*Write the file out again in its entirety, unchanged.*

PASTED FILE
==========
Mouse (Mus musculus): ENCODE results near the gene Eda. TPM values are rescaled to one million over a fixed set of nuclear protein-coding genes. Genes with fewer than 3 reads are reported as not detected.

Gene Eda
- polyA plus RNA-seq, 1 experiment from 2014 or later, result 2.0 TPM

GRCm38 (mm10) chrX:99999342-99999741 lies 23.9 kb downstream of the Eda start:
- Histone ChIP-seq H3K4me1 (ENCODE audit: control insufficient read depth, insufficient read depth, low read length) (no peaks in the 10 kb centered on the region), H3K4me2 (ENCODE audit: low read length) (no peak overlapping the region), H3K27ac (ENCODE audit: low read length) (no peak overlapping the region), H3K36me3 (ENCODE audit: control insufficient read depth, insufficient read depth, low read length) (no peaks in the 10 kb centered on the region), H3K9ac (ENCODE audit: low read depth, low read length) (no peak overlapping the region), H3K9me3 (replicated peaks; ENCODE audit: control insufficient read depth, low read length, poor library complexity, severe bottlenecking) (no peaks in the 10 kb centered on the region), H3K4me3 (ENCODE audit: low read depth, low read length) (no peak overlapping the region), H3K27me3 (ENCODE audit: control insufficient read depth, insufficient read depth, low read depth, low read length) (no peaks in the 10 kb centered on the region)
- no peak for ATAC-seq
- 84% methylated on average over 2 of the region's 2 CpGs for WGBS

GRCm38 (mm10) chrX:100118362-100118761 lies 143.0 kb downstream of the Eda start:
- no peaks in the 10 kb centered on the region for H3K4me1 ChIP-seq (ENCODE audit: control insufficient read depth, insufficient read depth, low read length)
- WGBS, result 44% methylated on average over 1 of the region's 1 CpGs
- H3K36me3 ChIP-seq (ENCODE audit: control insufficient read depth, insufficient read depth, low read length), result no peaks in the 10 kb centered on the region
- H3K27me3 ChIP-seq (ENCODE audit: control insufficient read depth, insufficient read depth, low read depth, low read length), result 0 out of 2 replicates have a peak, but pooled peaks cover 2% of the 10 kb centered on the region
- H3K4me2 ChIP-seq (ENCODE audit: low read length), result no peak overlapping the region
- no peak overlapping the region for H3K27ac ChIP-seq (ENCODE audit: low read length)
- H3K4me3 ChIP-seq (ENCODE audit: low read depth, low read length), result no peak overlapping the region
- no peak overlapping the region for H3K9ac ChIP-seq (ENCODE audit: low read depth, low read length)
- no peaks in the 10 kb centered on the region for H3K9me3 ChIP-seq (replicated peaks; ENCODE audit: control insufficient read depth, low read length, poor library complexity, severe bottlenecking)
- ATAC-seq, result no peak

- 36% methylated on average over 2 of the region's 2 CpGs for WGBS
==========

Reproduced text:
Mouse (Mus musculus): ENCODE results near the gene Eda. TPM values are rescaled to one million over a fixed set of nuclear protein-coding genes. Genes with fewer than 3 reads are reported as not detected.

Gene Eda
- polyA plus RNA-seq, 1 experiment from 2014 or later, result 2.0 TPM

GRCm38 (mm10) chrX:99999342-99999741 lies 23.9 kb downstream of the Eda start:
- Histone ChIP-seq H3K4me1 (ENCODE audit: control insufficient read depth, insufficient read depth, low read length) (no peaks in the 10 kb centered on the region), H3K4me2 (ENCODE audit: low read length) (no peak overlapping the region), H3K27ac (ENCODE audit: low read length) (no peak overlapping the region), H3K36me3 (ENCODE audit: control insufficient read depth, insufficient read depth, low read length) (no peaks in the 10 kb centered on the region), H3K9ac (ENCODE audit: low read depth, low read length) (no peak overlapping the region), H3K9me3 (replicated peaks; ENCODE audit: control insufficient read depth, low read length, poor library complexity, severe bottlenecking) (no peaks in the 10 kb centered on the region), H3K4me3 (ENCODE audit: low read depth, low read length) (no peak overlapping the region), H3K27me3 (ENCODE audit: control insufficient read depth, insufficient read depth, low read depth, low read length) (no peaks in the 10 kb centered on the region)
- no peak for ATAC-seq
- 84% methylated on average over 2 of the region's 2 CpGs for WGBS

GRCm38 (mm10) chrX:100118362-100118761 lies 143.0 kb downstream of the Eda start:
- no peaks in the 10 kb centered on the region for H3K4me1 ChIP-seq (ENCODE audit: control insufficient read depth, insufficient read depth, low read length)
- WGBS, result 44% methylated on average over 1 of the region's 1 CpGs
- H3K36me3 ChIP-seq (ENCODE audit: control insufficient read depth, insufficient read depth, low read length), result no peaks in the 10 kb centered on the region
- H3K27me3 ChIP-seq (ENCODE audit: control insufficient read depth, insufficient read depth, low read depth, low read length), result 0 out of 2 replicates have a peak, but pooled peaks cover 2% of the 10 kb centered on the region
- H3K4me2 ChIP-seq (ENCODE audit: low read length), result no peak overlapping the region
- no peak overlapping the region for H3K27ac ChIP-seq (ENCODE audit: low read length)
- H3K4me3 ChIP-seq (ENCODE audit: low read depth, low read length), result no peak overlapping the region
- no peak overlapping the region for H3K9ac ChIP-seq (ENCODE audit: low read depth, low read length)
- no peaks in the 10 kb centered on the region for H3K9me3 ChIP-seq (replicated peaks; ENCODE audit: control insufficient read depth, low read length, poor library complexity, severe bottlenecking)
- ATAC-seq, result no peak

- 36% methylated on average over 2 of the region's 2 CpGs for WGBS